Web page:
Springtide . . . And More

I sit down to write my predictable yearly ode to the start of the paddling season. But I realize that, this year, it is layered with so much other meaning.

Never fear, the tribute to rivers and springtime and the first outings of the paddling season is as robust and irrepressible as ever. Skiing is all well and good. A nice walk is restorative. I like a long bike ride as well as the next person. But there is nothing, and I mean nothing, so soothing, so exhilarating, so seductive, so compelling, so evocative, so church-like, as riding the back of current; feeling the pulse of water responding to gravity under the hull of a boat and following its cues. Nothing.

And so, some weeks back, at the end of March, we joined our friends Molly and Jeff, Lee and David at Sand Island on the San Juan River in southern Utah. For 10 days we rode the silty flow through gooseneck canyons, past petroglyphs, stopping to explore side canyons and trails. We navigated rapids and played cards by headlamp and studied ancient rock art and wandered around. It was a leisurely jaunt with lots of time for diversions and contemplation and indulging good company.

Soon after our return to Butte, Ruby got in touch and asked if I wanted to go on a dad/daughter trip on the Owyhee River in Oregon. “Of course,” I said. In the end I also invited my friend Grant, who has been a paddling companion for more than 40 years, who was my best man 35 years ago, and who Ruby agreed would be a great addition. The three of us spent the better part of a week descending a low-flow current through the deserts of eastern Oregon, complete with volcanic canyons, fun water, side hikes, and sweet camps.

So, the paddling season has officially begun, with plenty more to come.

What’s more significant is that my recovery from prostate surgery is on track. Three-plus months out now, and bladder control is close to normal – I can go on a rigorous hike and not pee myself (mostly) and I’m back to full activity – gym workouts, bike rides, walks, river trips. The box of pads gathers dust in the bedroom and I hardly need to think about that any more.

Prostate surgery was my second encounter with an ailment that would have killed me a generation earlier. My first confrontation with mortality was my cancerous eye tumor a dozen years ago. Now it’s prostate cancer, which would have done me in if I’d been born fifty years earlier. Twice now I’ve skated past the edge of the abyss. In both cases I was lucky to find the problem in time, and to live in an era of treatment where it could be dealt with. For me, it means life goes on, more rivers will be paddled, more friendships will develop, more time with family will unfurl. I am very cognizant of how precious and frail a thing life is, especially as we age. That I have the good fortune to go on adventures and embrace exhilaration is a daily benediction.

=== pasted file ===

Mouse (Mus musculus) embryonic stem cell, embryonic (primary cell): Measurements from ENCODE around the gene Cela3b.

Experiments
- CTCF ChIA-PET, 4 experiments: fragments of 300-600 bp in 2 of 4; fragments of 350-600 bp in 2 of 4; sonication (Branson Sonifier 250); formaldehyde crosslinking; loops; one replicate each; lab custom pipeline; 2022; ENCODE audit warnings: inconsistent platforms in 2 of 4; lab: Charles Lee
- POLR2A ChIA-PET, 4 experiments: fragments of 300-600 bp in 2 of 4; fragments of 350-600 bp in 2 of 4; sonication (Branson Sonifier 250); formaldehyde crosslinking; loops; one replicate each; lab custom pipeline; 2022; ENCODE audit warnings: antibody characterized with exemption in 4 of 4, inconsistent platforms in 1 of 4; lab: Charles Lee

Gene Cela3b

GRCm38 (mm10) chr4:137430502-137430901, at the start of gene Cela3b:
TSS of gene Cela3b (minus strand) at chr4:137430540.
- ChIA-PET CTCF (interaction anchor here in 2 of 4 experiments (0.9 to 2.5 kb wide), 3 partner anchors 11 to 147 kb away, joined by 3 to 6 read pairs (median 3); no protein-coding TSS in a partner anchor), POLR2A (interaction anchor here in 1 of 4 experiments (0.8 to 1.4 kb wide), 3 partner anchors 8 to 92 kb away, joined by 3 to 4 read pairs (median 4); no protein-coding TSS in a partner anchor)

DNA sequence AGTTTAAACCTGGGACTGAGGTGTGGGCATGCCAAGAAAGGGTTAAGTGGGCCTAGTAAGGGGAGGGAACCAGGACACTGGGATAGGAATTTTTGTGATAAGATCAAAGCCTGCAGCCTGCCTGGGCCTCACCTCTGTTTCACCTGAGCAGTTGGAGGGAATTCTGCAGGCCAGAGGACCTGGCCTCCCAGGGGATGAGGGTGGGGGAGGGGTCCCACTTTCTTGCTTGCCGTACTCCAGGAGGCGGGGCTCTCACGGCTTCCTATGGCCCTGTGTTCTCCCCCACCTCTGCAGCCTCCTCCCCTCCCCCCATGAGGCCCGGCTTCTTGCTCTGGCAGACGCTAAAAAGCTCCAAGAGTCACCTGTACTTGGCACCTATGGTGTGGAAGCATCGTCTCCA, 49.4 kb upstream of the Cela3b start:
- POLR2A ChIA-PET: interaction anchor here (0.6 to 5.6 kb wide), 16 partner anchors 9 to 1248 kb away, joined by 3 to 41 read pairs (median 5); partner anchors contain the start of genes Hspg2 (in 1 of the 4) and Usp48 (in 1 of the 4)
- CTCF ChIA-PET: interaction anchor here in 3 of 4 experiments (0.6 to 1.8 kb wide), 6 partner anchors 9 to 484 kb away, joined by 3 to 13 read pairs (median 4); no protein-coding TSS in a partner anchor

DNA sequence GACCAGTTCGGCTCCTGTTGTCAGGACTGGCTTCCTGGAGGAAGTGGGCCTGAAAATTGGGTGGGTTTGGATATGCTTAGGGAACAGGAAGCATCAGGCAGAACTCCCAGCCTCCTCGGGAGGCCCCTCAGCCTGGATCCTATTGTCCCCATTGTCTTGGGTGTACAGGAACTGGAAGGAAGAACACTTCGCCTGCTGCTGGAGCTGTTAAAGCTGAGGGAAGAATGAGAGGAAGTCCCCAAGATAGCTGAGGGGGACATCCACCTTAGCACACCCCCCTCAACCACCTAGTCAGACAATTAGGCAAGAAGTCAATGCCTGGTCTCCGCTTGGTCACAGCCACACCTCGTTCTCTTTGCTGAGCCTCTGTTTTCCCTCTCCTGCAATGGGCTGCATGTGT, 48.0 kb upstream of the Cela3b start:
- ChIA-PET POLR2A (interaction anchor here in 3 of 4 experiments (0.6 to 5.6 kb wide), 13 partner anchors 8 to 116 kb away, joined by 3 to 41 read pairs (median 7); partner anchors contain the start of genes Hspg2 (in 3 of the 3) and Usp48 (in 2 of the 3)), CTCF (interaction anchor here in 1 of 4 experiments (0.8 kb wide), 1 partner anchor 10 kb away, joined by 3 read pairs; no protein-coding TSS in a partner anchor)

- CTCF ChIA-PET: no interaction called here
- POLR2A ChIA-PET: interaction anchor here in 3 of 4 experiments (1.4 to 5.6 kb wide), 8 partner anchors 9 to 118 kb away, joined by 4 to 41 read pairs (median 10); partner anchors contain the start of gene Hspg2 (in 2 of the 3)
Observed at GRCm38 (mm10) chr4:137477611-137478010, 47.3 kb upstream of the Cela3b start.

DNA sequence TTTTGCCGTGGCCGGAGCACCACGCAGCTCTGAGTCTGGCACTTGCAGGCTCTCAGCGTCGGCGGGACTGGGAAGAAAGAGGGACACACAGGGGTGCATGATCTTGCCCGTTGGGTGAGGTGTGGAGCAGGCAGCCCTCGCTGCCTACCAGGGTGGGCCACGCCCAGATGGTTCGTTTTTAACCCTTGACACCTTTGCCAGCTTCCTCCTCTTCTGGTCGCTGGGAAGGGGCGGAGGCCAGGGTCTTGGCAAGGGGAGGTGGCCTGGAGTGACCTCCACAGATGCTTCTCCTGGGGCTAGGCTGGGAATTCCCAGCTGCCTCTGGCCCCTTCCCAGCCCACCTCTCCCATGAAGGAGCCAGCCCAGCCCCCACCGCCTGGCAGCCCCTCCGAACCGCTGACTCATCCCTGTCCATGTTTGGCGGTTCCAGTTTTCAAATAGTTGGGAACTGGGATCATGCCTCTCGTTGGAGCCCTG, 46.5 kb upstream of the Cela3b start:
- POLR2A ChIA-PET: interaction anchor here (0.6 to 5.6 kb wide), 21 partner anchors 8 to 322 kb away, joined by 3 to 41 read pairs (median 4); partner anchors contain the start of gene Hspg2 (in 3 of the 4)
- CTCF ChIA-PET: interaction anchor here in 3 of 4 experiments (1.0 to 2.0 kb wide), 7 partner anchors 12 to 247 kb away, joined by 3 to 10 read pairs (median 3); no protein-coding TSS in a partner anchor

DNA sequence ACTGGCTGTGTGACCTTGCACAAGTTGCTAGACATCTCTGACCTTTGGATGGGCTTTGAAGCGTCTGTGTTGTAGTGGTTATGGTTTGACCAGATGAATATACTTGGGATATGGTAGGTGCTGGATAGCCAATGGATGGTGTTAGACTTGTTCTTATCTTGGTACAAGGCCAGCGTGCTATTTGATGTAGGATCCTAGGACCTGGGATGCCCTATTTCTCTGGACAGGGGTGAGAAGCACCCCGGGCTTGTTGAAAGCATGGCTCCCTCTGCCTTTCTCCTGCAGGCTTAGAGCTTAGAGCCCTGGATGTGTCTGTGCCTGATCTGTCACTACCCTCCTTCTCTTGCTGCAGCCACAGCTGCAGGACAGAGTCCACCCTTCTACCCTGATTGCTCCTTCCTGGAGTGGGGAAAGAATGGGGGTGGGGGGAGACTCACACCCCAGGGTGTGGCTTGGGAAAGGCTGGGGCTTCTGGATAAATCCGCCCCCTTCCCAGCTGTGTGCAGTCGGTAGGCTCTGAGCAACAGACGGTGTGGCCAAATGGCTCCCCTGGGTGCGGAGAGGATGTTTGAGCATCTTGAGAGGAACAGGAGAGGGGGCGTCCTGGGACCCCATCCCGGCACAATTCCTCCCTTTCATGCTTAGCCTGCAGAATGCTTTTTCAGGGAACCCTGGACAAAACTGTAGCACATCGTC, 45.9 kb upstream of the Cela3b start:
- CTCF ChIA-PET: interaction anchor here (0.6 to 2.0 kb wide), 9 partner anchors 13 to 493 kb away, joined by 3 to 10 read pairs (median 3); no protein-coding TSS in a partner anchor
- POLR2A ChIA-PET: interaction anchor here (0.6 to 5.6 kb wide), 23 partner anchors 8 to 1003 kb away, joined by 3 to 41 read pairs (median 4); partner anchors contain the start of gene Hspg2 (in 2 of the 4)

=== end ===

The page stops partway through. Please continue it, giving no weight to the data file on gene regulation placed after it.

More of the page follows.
The other thing that has been impressed on me is the value of companions. Family, friends, new acquaintances. More and more every year, I find that what matters is my company, my pod of humanity, the people who I hold in regard and who might hold me in regard. The interaction doesn’t need to be momentous or meaningful. What matters is simple time together and the sense of solidarity that comes from that network of humanity. I like being solitary, too. I often go on walks or rides alone. I enjoy that mental space, the lack of chatter, the focus on contemplation. But it would be a lonely life indeed without friends to chat with, a partner to share life with, children to marvel at, and a farflung web of human connections I feel embraced by.

And so, spring is pushing in all around, rivers are rising, the sun booms up in the mornings, birds flood north, boats are always drying out in the yard, and life is as delicious as ever. Maybe more delicious than ever.




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